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Newsline With Jim Middleton -

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(generated from captions) how do we make it safer, how do we make we make it healthy? Meeting the

threat of HIV later in the

program. China surprised the

markets of the Asia-Pacific

official interest rates for the today announcing an increase in

first time in three years. The

move is designed to deflaet a

looming asset price bubble, but

economists are divided over

whether it will work. There's also speculation the move may

be designed to help take the

sting out of a row between

Beijing and Washington what American politicians Beijing and Washington over

is an artificially low Chinese what American politicians argue

currency. The row threatens to

overshadow efforts at the

rapidly approaching G20 summit

to rebalance the world economy following the global financial crisis. Australia's crisis. Australia's Treasurer

Treasurer, welcome to the and Deputy PM is Wayne Swan.

be with you. To what extent do program. Good evening, good to

China's unexpected decision to increase interest rates combined with the US

prospective moves for further monetary policy reduce pressure quantitative easing

in the currency row between China and the US? Chinese

monetary policy is monetary policy is entirely a

global economy has an interest matter for them, but the whole

in the sustainable growth of in

the Chinese economy just as all have an interest in the the Chinese economy just as we

sustainable growth of the

United States economy and once again there, I chairman in the United States again there, I think the

has made it clear that thinks that quantitative easing has made it clear that he

could play

role in boosting growth in the

United States and I think the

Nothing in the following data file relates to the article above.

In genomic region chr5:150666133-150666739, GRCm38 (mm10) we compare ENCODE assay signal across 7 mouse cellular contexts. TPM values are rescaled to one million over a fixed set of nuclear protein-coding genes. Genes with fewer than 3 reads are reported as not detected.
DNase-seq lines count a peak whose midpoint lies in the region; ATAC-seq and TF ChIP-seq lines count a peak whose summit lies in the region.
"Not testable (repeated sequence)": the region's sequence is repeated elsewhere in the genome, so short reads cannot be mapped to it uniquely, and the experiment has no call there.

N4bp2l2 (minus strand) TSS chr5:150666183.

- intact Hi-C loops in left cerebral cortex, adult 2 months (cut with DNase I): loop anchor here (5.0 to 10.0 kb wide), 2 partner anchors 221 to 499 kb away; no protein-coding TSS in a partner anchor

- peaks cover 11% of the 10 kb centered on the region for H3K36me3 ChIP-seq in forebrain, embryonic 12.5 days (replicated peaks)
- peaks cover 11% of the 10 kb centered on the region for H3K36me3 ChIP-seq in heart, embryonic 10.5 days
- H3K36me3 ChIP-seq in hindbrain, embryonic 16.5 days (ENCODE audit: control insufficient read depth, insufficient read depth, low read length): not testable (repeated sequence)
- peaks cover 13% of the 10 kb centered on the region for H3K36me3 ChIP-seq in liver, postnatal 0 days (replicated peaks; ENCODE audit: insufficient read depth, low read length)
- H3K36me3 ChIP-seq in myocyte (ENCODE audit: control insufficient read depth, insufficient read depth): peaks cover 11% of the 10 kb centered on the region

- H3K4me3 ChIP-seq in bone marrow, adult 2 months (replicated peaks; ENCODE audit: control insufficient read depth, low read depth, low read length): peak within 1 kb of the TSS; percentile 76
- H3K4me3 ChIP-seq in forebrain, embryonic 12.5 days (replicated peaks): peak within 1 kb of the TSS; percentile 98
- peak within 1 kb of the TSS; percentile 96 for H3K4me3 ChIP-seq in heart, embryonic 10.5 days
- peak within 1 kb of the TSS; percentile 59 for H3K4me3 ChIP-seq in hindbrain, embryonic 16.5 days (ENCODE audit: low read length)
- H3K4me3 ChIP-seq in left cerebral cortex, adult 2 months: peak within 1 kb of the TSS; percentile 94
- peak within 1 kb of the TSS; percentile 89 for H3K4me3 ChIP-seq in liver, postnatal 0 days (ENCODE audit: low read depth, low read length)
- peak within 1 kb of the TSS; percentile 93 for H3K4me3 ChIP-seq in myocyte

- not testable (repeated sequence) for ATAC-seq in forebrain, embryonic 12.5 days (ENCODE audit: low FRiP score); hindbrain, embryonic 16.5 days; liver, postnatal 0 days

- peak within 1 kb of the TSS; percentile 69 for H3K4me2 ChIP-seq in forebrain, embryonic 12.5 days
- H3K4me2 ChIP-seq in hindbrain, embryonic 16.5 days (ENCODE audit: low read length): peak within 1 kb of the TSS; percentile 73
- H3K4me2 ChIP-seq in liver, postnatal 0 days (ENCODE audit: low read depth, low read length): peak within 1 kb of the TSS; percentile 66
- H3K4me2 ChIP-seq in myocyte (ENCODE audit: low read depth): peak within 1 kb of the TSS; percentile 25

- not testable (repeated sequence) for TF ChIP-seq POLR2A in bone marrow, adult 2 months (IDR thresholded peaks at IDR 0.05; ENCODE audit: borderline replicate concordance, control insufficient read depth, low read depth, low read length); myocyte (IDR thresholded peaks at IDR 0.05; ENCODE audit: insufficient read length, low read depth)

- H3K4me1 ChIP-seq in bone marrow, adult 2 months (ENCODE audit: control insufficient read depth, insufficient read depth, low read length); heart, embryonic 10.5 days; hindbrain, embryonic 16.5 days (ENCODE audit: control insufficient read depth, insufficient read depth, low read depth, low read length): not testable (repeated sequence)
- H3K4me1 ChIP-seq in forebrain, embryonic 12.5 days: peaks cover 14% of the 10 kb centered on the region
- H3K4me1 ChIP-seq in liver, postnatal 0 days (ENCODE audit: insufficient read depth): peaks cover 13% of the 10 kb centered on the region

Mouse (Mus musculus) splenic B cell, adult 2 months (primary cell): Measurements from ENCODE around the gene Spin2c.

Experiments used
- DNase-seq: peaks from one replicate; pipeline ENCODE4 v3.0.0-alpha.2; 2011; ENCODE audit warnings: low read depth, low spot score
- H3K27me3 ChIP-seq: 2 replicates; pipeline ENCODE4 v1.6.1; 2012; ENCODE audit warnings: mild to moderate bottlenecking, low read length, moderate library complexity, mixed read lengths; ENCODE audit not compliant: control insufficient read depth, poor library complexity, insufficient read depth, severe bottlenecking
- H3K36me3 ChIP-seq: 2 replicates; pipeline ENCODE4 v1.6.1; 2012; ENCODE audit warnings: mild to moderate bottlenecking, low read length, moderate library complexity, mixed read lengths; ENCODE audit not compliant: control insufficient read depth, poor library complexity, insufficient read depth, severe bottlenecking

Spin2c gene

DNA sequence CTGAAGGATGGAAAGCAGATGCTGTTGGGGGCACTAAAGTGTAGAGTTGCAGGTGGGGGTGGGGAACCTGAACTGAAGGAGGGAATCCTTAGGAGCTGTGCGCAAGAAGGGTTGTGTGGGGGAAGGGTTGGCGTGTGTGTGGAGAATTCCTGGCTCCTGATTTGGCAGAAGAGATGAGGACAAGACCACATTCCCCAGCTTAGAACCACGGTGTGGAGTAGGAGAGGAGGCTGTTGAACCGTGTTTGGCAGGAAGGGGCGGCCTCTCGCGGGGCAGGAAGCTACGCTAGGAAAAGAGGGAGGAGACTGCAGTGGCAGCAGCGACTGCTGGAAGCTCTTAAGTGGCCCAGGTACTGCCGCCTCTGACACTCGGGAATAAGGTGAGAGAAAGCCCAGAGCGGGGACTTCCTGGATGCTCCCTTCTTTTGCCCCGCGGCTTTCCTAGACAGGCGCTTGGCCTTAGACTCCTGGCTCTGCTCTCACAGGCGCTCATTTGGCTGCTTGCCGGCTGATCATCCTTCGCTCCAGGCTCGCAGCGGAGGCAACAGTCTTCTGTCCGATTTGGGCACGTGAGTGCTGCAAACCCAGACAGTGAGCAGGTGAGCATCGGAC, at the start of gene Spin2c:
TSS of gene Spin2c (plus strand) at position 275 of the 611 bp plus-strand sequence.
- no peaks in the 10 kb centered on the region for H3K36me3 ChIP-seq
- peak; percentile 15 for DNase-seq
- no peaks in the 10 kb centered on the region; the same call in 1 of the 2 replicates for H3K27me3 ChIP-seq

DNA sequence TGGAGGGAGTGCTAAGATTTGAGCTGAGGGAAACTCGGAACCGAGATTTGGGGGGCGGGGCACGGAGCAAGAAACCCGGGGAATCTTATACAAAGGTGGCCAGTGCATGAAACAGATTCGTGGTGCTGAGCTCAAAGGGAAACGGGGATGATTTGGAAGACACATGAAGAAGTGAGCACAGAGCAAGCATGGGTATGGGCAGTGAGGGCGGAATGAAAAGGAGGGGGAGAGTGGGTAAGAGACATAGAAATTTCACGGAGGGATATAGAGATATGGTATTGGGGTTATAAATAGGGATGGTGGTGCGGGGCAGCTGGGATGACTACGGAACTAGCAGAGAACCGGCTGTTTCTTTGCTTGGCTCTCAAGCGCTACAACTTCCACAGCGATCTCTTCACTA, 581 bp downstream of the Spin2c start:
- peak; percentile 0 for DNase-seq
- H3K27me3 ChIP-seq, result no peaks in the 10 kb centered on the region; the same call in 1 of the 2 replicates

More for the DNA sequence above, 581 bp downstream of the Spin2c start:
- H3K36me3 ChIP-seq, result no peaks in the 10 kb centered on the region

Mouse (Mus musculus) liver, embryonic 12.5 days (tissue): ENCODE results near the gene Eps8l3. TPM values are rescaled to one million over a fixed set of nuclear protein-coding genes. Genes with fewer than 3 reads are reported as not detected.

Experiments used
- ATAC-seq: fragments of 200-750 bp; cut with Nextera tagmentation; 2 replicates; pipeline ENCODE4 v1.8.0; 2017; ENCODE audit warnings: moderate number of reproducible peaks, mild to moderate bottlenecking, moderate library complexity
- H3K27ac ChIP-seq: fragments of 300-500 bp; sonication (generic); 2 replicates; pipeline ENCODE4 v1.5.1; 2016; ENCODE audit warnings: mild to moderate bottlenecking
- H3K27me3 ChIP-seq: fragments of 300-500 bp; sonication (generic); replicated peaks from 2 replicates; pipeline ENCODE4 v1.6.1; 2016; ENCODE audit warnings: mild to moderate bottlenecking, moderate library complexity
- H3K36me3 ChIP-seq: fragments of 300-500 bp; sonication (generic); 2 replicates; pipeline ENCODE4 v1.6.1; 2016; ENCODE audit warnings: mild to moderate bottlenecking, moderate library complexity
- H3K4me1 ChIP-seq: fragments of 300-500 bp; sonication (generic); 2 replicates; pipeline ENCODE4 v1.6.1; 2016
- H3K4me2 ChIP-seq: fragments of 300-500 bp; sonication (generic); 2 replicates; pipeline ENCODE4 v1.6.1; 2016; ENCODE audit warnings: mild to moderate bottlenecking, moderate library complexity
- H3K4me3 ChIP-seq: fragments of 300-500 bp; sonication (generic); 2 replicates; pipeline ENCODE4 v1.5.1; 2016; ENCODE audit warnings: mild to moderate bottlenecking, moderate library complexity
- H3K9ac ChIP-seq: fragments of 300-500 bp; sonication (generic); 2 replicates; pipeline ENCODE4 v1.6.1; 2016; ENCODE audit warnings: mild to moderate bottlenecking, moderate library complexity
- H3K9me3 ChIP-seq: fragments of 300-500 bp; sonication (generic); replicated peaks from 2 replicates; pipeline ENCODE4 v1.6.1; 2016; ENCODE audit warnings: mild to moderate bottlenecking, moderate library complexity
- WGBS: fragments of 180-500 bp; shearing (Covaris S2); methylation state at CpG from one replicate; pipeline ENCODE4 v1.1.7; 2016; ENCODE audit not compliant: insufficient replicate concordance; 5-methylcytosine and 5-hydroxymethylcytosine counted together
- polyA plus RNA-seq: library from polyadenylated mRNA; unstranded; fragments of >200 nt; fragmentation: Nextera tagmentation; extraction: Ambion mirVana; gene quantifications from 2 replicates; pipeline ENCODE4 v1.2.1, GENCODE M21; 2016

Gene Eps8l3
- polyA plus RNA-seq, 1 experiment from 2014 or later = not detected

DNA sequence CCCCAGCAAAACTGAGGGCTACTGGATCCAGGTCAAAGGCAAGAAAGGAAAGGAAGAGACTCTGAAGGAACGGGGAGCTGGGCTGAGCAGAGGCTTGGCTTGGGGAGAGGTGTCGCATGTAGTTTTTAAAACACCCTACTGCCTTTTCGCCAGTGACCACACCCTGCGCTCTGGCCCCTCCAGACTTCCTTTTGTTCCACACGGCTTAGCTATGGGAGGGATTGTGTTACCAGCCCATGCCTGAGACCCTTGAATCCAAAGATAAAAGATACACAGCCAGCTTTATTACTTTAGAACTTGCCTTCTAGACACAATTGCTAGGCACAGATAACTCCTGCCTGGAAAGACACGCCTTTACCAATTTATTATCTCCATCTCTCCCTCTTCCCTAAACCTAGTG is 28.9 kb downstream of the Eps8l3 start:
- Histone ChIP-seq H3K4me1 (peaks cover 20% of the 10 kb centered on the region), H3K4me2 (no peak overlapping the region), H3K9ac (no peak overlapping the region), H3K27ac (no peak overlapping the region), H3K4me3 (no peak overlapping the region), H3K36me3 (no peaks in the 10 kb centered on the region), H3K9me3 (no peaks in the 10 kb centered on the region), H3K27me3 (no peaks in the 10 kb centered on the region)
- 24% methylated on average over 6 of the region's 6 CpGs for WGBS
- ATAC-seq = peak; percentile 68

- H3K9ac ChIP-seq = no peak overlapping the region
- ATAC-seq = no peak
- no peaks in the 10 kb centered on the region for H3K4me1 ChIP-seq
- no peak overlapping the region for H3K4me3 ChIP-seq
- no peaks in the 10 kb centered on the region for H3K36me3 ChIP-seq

whole world has an interest in

seeing that the United States

does grow and grows over time. Do you think the does grow and grows sustainably

impact of

could be to appreciate the value of the Chinese

naturally and to depreciate the

US dollar again naturally and US dollar again naturally

side of help remove the thorn in the

relationship between the US side of the economic

relationship between the US and

China? I think the objective in the United States through a boost to the domestic

economy. I think we've economy. I think we've all got

an interest in seeing that outcome. I don't think outcome. I don't think the

the United States have as actions that may be

the United States have as their

aim precisely an effect on the

currency and as for the Chinese

in terms of their fiscal in terms of their

monetary policy, I'll leave

that to them. I wonder that to them. I wonder whose

side is Australia on? Is China's currency China's currency undervalued in

the Government's view or do you

agree with Wen Jiabao that the dollar and the yuan is the current imbalance between the

consequence of years of loose

US monetary policy? I think

when it comes to the Finance Ministers meeting and,

of course, the G20 leaders meeting everybody has got an

interest in seeing the framework for strong, balanced and sustained and sustained growth meets its

objectives and part of that

objective is, of course, to

have flexible exchange rates,

but that's not the only issue

that you consider when we talk

about that framework. We've

got to look at other structural

in both the developed and reforms in domestic

developing world. Exchange

rates are an important part of that equation, but they're the only part and I think we that equation, but they're not

need to have a broader

in the G20 about how we get a

judicious mix of structural

outcome we are all reform which produces the

seeking. There is a danger is

there not that this row and

particularly the expression of it by US politicians facing

re-election threatens to

overwhelm your desire for within the countries that

matter in the world economy? As

we approach the G20 Finance Ministers meeting there's no

doubt there are some very

difficult and complex issues on which there are different by many sitting around the which there are different views

table. The great strength if

you like of the G20 bringing

together developed and

developing economies means we

can search for common ground.

As you've observed in the media

and policy debate in weeks, some of those debates and policy debate in recent

are heating up. I hope as

go through the gbt process we

can find more common ground on

the structural reforms required

to ensure there is strong and

balanced growth in the

economy. Are you worried, though, as some though, as some other Finance Ministers are worried that if

unchecked this currency row

could esculate into a trade